Saturday, April 23, 2016

Body Mass Index (BMI) and waist circumference

More than 60% of Australian adults are overweight or obese and the figure is rising. Being overweight or obese can cause many serious health problems.

BMI and waist circumference can estimate your healthy weight.
BMI and waist circumference can help assess overweight and obesity levels.
Two methods are commonly used to estimate whether you are a healthy weight or not are body mass index (BMI) and waist circumference.
Waist circumference is considered a good estimate of your body fat, especially your internal fat deposits and your likelihood of developing weight-related disease.
Health professionals often use BMI and waist circumference together to assess overweight and obesity and assessing risk of cardiovascular disease and diabetes.

What is Body Mass Index (BMI)?

Even small amounts of weight loss bring health benefits
BMI uses weight and height to determine if an adult is within the healthy weight range, underweight, overweight or obese.
It provides an estimate of total body fat and your risk of developing weight-related diseases.
BMI is calculated by dividing weight by the square of height as follows:

BMI = Weight (kg)/Height (m)2

Use the healthdirect BMI calculator to work out your BMI.
The calculator indicates any health risks in relation to your BMI or waist circumference, and offers information tailored to your personal results.
If you calculate your BMI yourself it is important to make sure you measure your weight in kilograms and your height in metres.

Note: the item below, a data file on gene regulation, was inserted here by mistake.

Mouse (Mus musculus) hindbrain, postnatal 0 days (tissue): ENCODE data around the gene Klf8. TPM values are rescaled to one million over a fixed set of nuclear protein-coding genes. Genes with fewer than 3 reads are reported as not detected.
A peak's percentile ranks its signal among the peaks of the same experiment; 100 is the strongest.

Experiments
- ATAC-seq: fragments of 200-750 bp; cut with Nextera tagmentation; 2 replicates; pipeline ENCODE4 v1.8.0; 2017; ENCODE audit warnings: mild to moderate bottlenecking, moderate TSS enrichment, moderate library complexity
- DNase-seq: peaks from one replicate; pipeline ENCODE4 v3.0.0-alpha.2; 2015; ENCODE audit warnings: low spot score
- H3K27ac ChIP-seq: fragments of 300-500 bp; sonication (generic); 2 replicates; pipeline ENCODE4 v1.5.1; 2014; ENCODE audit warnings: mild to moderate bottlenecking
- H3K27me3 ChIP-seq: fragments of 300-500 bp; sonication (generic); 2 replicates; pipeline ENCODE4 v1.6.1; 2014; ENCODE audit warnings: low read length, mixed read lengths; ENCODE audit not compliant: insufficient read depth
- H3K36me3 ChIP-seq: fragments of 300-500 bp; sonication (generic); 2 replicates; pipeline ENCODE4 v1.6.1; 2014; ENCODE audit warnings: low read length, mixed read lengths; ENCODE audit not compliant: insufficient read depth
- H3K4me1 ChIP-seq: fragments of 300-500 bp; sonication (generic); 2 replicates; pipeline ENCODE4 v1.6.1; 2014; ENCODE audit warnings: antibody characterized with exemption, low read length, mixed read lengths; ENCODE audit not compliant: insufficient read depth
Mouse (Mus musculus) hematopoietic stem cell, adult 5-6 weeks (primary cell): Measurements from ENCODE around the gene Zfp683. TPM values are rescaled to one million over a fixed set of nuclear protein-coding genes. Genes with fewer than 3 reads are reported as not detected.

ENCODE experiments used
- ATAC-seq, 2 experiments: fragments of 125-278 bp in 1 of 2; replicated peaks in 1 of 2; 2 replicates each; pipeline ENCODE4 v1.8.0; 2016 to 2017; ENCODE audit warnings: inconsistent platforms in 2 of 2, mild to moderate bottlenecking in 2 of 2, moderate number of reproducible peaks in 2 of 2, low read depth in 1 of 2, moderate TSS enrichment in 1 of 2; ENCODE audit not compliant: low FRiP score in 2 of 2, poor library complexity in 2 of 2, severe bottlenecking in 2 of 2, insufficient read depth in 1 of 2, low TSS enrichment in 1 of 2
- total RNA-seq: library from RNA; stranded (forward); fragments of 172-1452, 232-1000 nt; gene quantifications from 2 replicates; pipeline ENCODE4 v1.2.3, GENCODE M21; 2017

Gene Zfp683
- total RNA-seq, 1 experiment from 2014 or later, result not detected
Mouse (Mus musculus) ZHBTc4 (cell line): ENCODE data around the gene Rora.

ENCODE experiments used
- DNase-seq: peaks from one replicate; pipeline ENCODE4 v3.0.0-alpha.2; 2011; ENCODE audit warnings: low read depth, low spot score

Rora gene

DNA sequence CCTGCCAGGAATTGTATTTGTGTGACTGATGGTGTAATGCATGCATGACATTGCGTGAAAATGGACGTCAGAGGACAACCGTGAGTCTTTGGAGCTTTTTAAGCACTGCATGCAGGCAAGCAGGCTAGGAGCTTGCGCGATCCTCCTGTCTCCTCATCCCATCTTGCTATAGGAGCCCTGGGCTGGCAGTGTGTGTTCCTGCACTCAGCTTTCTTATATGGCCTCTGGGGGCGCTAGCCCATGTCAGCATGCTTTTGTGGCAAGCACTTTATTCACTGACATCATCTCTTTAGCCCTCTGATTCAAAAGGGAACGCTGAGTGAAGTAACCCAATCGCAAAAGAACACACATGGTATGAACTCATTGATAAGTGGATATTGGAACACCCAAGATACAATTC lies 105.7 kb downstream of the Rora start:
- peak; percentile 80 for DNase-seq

BMI ranges for weight classification in adults are below:

< 18.5 Underweight
18.5–24.9 Healthy weight range
25.0–29.9 Overweight
30.0–34.9 Obesity I
35.0–39.9 Obesity II
≥ 40.0 Obesity III

Limitations of BMI

BMI is less accurate for assessing healthy weight in some groups of people, as it does not distinguish between the proportion of weight due to fat or muscle. BMI is therefore less accurate in certain groups, including:
  • certain ethnic groups such as Pacific Islander populations (including Torres Strait Islander peoples and Maori), Aboriginal peoples, South Asian, Chinese and Japanese population groups
  • body builders or weight lifters
  • some high performance athletes
  • pregnant women
  • the elderly
  • people with a physical disability
  • people with eating disorders
  • people under 18 years
  • and those with extreme obesity.

Why measure waist circumference?

Waist circumference is a better estimate of visceral fat, the dangerous internal fat which coats the organs. It is therefore a more accurate predictor of cardiovascular risk, type 2 diabetes in women and metabolic syndrome.

How do I measure my waist circumference?

To find out your level of risk, it is important to measure your waist circumference accurately.
  1. Place the tape measure directly on your skin, or over no more than one layer of light clothing.
  2. The correct place to measure your waist is halfway between your lowest rib and the top of your hipbone. This is roughly in line with your belly button.
  3. Breathe out normally and measure.
  4. Make sure the tape is snug, without squeezing the skin.